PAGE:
With arsenals of some of the world's most noxious substances and a mission to kill, it is only a matter of time before some group launches a biological terror attack, UCLA's Prof Peter Katona said at a public lecture at UCT last week.
"I think they [terrorists] are biding their time, waiting for the right opportunity. I think that will be the American elections."
Katona is assistant professor of clinical medicine (infectious diseases) at the department of medicine at the University of California Los Angeles.
In a truncated presentation of his lecture Biological Terrorism: Threat and Response, tailored to the lunch-time slot, Katona provided a sweeping view of bioterrorism, going back to its roots thousands of years ago when combatants first learnt they could throw diseased bodies over their enemies' ramparts, sowing even greater destruction than their conventional weapons allowed.
"The potential now is to use these agents on a very large scale," Katona added. "Some groups have no fear of repercussions. The terror factor is the lack of restraint among terrorist groups, fueled by their religious and cultural fervour."
Biological warfare - and other unconventions forms - were being spawned by an unholy combination: the gathering religious nexus, the development of rogue states and transnational organised crime. "People also travel more. The world is interconnected. There is global food production. It makes it seductively easy for terrorist groups."
Though capable of generating massive destruction and disruptions, biological weapons were still difficult to deploy. "While terrorist groups have military expertise and are knowledgeable about the composition and manufacture of biological weapons, that they don't yet have the capacity to weaponise biological agents. This acts as a deterrent. They are difficult to control and messy."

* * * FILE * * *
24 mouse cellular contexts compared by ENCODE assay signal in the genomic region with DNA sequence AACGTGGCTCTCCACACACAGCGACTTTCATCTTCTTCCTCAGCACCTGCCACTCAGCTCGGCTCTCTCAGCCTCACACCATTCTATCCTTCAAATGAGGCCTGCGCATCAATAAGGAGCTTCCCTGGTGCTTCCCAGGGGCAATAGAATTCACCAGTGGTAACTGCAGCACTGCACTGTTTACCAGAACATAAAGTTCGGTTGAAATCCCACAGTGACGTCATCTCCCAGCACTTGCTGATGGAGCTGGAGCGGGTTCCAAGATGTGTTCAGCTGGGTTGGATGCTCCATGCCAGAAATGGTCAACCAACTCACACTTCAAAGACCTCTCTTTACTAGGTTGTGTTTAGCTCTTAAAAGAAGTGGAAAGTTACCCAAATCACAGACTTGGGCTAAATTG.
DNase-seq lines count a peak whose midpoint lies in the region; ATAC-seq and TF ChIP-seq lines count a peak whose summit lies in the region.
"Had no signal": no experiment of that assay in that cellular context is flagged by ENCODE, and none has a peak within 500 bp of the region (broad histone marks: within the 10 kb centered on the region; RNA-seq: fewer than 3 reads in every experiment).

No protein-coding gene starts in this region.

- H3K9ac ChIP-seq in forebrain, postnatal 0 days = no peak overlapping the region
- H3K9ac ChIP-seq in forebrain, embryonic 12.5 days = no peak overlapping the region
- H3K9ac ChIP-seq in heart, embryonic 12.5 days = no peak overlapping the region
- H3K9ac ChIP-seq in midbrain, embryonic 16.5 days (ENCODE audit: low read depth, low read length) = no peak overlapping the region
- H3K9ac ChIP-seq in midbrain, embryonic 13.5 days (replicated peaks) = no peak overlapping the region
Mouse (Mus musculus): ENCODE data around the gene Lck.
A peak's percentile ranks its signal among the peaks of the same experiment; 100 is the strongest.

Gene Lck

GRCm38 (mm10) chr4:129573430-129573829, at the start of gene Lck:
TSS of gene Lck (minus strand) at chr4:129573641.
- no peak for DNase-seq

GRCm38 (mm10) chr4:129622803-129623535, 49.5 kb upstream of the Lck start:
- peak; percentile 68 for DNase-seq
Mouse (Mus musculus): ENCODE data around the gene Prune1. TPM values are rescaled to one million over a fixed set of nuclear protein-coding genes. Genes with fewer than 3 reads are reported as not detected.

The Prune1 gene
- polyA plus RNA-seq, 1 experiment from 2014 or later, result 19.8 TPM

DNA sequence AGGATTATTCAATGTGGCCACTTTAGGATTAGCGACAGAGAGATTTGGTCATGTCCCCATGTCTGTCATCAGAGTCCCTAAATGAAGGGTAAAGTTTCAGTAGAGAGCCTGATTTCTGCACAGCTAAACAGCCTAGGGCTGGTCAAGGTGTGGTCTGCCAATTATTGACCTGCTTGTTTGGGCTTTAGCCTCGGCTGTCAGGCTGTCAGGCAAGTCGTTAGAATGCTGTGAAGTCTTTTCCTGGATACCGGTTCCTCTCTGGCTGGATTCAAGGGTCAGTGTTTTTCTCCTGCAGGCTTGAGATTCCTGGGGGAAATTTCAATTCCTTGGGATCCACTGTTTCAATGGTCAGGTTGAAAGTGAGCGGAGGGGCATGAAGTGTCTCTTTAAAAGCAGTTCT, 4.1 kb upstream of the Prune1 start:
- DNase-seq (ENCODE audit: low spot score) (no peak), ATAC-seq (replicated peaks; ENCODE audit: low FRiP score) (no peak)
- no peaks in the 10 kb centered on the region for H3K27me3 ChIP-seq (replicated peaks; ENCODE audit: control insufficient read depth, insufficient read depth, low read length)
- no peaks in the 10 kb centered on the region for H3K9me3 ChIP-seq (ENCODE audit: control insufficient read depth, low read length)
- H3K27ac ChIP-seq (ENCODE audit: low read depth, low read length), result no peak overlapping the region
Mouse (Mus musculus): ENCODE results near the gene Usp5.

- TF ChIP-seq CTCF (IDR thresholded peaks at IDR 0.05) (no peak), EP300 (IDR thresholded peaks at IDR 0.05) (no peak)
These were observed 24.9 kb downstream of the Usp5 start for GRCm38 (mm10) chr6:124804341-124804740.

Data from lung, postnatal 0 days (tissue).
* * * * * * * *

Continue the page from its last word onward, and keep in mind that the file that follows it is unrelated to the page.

However, biological weapons are cheap and undetectable by the five senses. "They can be easily released in confined spaces, at football matches, concerts and gatherings. Consider that it would cost in the region of US$10 000 per death for nuclear weapons compared with US$1 to US$10 per death by biological means."
Katona estimates that it cost about US$350 000 to bring down the Twin Towers. But the economic cost of that carnage is estimated at a crippling US$100-billion."There was also no doubt, he added, that 9/11 had spawned a new era of terrorism, although there had been smaller warning signs of things to come: the sarin gas attack by the Aum Shinrikyo cult in Japan, the disappearance of nuclear weapons following the dissolution of the Soviet Union, the defection of Dr Kanatjan (Ken) Alibek to the US in 1992, spilling the beans on the USSR's biological weapons development programme.
"We're seeing the evolution of terrorism, using conventional weapons in unconventional ways, for example the World Trade Centre attack, letters used to carry anthrax spores."
To end, Katona presented a more sobering perspective. "In the 20th century, 100 million people died as a result, directly or indirectly, of war, while 300 million died of smallpox."
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